Bible/King James/Documentary Hypothesis/Deuteronomist source/First Deuteronomist Version/Curse blessing pairs
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According to the documentary hypothesis, the Torah is composed from a number of originally independant sources joined by a redactor. One of these supposed sources is named the "Deuteronomist", due to it composing the vast majority of the text of Deuteronomy. Under the usual form of the hypothesis, the deuteronomist text is believed to have come in two editions, the earlier one, known as "Dtr1", being written around the time of king Josiah by someone from the same circle as Jeremiah.
Though considered to have been written as a coherent work by a single author, the text can be broken down into a number of components, including a set of curses (deuteronomy 28:16-19) and a symetrical set of blessings (deuteronomy 28:3-6). These may be the set of curses referred to nearby in the text to be shouted by one half of the tribes from Mount Ebal, and the set of blessings to be simultaneously shouted from Mount Gerizim. They may originate in an oral tradition, or a separate document.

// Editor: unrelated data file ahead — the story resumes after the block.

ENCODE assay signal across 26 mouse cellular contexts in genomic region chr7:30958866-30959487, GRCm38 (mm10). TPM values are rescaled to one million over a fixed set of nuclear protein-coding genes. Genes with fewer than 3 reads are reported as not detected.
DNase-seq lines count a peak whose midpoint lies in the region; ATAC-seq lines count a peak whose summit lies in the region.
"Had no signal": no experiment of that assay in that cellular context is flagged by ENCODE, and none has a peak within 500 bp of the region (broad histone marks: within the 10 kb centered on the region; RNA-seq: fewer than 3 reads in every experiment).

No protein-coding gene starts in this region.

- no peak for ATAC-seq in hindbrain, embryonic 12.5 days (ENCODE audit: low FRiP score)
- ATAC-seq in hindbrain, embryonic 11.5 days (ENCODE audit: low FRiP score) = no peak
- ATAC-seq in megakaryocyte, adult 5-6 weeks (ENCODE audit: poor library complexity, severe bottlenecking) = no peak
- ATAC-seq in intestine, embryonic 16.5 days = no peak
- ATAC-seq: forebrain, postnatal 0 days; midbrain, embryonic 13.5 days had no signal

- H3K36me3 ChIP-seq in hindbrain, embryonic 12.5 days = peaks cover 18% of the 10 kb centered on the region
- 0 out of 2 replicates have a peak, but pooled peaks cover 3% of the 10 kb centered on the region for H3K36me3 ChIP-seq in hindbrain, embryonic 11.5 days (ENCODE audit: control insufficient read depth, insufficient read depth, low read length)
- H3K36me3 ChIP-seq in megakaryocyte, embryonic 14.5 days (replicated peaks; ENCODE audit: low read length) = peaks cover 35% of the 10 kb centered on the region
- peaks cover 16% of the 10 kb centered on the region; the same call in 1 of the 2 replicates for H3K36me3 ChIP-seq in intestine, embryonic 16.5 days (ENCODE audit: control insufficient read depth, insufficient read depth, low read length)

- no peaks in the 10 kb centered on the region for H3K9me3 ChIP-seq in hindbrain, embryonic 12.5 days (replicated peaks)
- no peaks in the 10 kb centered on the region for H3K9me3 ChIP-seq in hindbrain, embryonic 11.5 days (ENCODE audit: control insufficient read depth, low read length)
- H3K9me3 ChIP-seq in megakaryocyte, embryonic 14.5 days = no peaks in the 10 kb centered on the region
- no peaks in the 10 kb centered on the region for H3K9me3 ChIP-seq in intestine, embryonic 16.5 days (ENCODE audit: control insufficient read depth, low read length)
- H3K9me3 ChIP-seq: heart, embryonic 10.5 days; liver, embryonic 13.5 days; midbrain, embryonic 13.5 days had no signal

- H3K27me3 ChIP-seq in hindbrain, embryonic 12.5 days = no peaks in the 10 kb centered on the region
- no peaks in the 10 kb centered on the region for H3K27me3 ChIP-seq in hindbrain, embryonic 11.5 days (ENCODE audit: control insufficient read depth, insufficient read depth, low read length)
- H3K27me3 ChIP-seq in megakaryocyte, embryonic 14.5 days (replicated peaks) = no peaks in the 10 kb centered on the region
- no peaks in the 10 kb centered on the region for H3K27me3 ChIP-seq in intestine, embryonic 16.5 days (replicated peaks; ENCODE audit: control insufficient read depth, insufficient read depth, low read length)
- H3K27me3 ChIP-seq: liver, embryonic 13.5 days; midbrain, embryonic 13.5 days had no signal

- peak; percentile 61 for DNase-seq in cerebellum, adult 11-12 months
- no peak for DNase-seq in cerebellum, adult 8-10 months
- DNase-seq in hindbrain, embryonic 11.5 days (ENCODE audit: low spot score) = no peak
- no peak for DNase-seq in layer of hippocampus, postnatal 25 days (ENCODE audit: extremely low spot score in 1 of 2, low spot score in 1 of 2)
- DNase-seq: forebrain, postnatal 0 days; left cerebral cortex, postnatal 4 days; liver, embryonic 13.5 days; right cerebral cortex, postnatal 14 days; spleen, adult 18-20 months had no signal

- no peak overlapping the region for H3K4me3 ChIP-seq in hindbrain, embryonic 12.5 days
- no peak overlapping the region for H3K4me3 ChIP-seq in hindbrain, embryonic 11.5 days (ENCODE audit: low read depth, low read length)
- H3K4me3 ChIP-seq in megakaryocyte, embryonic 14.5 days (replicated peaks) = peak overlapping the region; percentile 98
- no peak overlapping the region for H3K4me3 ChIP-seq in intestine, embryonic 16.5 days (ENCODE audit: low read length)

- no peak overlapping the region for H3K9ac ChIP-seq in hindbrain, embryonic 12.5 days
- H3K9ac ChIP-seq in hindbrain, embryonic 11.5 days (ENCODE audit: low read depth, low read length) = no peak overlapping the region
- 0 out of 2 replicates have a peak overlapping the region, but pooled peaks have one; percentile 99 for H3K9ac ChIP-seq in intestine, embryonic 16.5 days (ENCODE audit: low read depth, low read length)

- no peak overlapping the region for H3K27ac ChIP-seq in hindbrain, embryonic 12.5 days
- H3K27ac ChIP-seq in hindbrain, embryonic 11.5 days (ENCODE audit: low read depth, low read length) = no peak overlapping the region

The numbering does not necessarily reflect that in the original in any way, but is simply present for ease of reference for the modern reader
Blessings[edit | edit source]
1 Blessed shalt thou be in the city, and blessed shalt thou be in the field.
2 Blessed shall be the fruit of thy body, and the fruit of thy ground, and the fruit of thy cattle, the increase of thy kine, and the flocks of thy sheep.
3 Blessed shall be thy basket and thy store.
4 Blessed shalt thou be when thou comest in, and blessed shalt thou be when thou goest out.
Curses[edit | edit source]
1 Cursed shalt thou be in the city, and cursed shalt thou be in the field.
2 Cursed shall be thy basket and thy store.
3 Cursed shall be the fruit of thy body, and the fruit of thy land, the increase of thy kine, and the flocks of thy sheep.
4 Cursed shalt thou be when thou comest in, and cursed shalt thou be when thou goest out.